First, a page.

Where does your company rank in the echelons of “best employer” or “best company to work for”? After all the likelihood is that, even if it is not ranked, it will have taken, or considered taking, part in the evaluation. Ranking has become ubiquitous. We have league tables for schools, universities, hospitals and who knows what else. Perhaps the time has come to question whether we have taken this competitiveness too far, and to recognize the practice as counter-productive, insidious and invidious.
Furthermore, only one organisation can ever claim to be “the best”, whatever that means. Thus, to give a greater chance in the lottery and encourage greater participation we often divide them into sub-categories – best large company employer, best small company employer, etc. But the process still remains the result of a tabulation of averages and subjective, non-empirical performance measures, taken to the nth decimal place. Despite this, we give these rankings a dangerous amount of power: not only to determine status but also to mould decisions and shape strategy, tactics and, ultimately, the culture of our organisations.
This can have a massively distorting effect. As soon as you start measuring and ranking you narrow the focus and create the temptation to manipulate the outcome. Thus, in many ways, the arguments against conventional incentive remuneration schemes that I raised last week also apply here. But again it is not too difficult to reduce the risk: all you really need do is remove the competitive element to your efforts.
You know that your success depends on the efforts of your people. So, rather than striving to improve your position in such a league, you need to focus instead on making your organisation a great place to work. The difference with this goal is that you create a more authentic environment. Instead of focusing on externally driven measures, your focus is on what is best the organisation. This inevitably leads to a great employer brand, with greater employee engagement and the improved results that naturally follow.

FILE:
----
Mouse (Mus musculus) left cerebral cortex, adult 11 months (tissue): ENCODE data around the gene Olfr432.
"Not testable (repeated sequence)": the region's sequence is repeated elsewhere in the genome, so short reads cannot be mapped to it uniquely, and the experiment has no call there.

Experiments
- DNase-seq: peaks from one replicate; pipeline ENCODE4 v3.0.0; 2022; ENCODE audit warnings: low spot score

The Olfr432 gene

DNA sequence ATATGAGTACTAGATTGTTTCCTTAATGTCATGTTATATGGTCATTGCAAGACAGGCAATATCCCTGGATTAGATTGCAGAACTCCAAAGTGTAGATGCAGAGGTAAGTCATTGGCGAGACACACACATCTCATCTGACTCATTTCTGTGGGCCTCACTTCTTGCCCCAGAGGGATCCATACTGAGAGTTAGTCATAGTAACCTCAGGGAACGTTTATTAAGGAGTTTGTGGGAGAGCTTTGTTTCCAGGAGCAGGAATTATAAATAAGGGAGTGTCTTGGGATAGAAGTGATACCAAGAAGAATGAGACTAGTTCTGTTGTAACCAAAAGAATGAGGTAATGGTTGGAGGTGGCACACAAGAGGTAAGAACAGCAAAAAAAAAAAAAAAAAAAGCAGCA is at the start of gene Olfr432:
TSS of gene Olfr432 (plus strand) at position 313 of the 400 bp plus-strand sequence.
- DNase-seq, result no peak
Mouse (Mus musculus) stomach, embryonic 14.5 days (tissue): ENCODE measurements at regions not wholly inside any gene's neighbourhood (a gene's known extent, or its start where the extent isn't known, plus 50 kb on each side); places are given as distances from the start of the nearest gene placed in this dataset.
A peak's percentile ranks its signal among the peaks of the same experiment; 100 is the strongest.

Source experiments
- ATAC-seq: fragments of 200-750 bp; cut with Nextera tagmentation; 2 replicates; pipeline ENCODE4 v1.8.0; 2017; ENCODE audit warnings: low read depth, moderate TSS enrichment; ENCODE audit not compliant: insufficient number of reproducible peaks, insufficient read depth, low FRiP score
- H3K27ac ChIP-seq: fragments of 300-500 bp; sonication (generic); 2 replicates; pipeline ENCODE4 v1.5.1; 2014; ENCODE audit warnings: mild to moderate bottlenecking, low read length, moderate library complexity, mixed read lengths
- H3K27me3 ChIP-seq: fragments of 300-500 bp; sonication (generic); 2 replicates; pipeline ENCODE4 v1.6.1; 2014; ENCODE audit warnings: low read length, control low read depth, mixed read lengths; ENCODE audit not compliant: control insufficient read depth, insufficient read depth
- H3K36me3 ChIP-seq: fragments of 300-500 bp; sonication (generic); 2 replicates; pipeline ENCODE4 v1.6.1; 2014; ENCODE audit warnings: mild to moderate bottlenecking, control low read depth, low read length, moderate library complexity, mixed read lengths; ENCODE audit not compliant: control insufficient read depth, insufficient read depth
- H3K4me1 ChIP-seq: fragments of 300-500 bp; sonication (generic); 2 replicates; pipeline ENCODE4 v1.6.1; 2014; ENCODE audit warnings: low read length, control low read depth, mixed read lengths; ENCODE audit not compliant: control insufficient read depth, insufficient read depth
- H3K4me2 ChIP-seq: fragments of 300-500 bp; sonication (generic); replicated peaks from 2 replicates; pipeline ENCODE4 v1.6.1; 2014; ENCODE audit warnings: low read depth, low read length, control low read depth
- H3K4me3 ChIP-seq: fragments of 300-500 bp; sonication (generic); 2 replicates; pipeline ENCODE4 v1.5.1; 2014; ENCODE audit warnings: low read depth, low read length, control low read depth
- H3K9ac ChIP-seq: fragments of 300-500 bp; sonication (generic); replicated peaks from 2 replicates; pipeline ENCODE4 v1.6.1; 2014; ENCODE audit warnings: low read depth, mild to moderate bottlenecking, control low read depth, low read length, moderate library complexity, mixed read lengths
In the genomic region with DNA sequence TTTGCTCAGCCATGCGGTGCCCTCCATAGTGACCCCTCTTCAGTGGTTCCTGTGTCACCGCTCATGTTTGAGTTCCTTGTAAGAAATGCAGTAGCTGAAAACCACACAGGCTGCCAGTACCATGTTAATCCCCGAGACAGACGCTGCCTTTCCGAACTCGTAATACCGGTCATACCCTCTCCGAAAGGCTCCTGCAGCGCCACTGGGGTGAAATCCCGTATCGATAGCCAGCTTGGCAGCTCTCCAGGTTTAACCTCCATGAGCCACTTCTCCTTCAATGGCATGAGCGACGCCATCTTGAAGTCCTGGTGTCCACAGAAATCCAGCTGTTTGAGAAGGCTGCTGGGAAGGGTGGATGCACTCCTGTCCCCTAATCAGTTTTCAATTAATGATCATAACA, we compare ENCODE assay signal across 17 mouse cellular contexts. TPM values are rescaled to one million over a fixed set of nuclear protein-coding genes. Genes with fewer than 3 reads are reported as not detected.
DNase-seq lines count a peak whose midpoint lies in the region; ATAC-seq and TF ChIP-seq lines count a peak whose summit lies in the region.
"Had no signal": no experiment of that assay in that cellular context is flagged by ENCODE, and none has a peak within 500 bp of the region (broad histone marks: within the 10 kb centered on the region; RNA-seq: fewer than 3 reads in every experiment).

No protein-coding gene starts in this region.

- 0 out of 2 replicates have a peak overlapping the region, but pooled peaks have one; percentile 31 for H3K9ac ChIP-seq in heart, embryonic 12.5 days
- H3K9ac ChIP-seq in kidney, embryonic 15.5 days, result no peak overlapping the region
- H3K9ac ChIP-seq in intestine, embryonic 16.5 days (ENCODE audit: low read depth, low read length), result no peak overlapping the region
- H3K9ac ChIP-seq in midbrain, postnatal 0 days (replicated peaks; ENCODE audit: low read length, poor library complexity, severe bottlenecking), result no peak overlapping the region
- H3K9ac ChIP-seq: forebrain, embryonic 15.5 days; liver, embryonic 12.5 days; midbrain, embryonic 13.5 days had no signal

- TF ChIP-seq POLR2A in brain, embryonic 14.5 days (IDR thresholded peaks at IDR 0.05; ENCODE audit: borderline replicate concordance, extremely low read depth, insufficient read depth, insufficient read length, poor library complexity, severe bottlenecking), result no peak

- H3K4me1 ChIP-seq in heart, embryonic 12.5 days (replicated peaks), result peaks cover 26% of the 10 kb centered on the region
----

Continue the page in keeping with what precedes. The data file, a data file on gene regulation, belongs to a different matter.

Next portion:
Ron McIntyre puts it very succinctly when he talks about enabling “a company to operate at its fullest potential by allowing people to do their best work.” Isn’t that ultimately what any business leader aims for? And in his article, “How to Make your Company an Engaging Workplace” Ron identifies 6 invaluable ‘characteristics’ that provide a framework for this. His agenda is:
- Encourage authenticity of everyone
- Encourage transparent communication
- Empower people to leverage their strengths
- Stand for stakeholder value
- Make daily work relevant and challenging
- Have a vision people can embrace and minimise rules.
These may sound Utopian and some even run counter to traditional practice, as Ron says, but it is the recipe you need to follow if you truly wish to transform your organisation.
The fact is that they are all inextricably linked and ultimately mutually reinforcing which is why you need to embrace them. In fact you could sum them all up in the word “Authenticity.” After all you cannot have an authentic organisation without embracing all 6 because, apart from being unable to create authenticity without trust:-
- Nobody can be authentic in an organisation that is not authentic.
- You cannot have transparent communication unless everyone is authentic and the organisation is too.
- Authentic people by definition are fully utilising and developing their capabilities.
- Neither people nor organisations can be authentic without the trust stemming from a common purpose which inevitably necessitates creating value.
- Work has to be relevant and challenging if people are to be authentic and leverage their capabilities.
- Rules become largely redundant in an authentic environment driven by common purpose that automatically provides the guiding vision.
This means that a great employer brand has to be an authentic organisation, and that in turn, entails creating trust by recognizing that ‘Every Individual Matters.’
If you like what you have read contact me today for a free 30 minute conversation about how my ‘Every Individual Matters’ Model can provide the catalyst to help you create an organisational culture of ‘Love at Work’ : one where everyone cares and the business becomes our business, so embracing change and transforming – and sustaining – organisational performance.
Bay is the founder and director of Zealise, and the creator of the ‘Every Individual Matters’ organisational culture model that helps transform organisational performance and bottom-line results. Bay is also the author of several books, including “Lean Organisations Need FAT People” and “The 7 Deadly Toxins of Employee Engagement” and, more recently, The Democracy Delusion: How to Restore True Democracy and Stop Being Duped.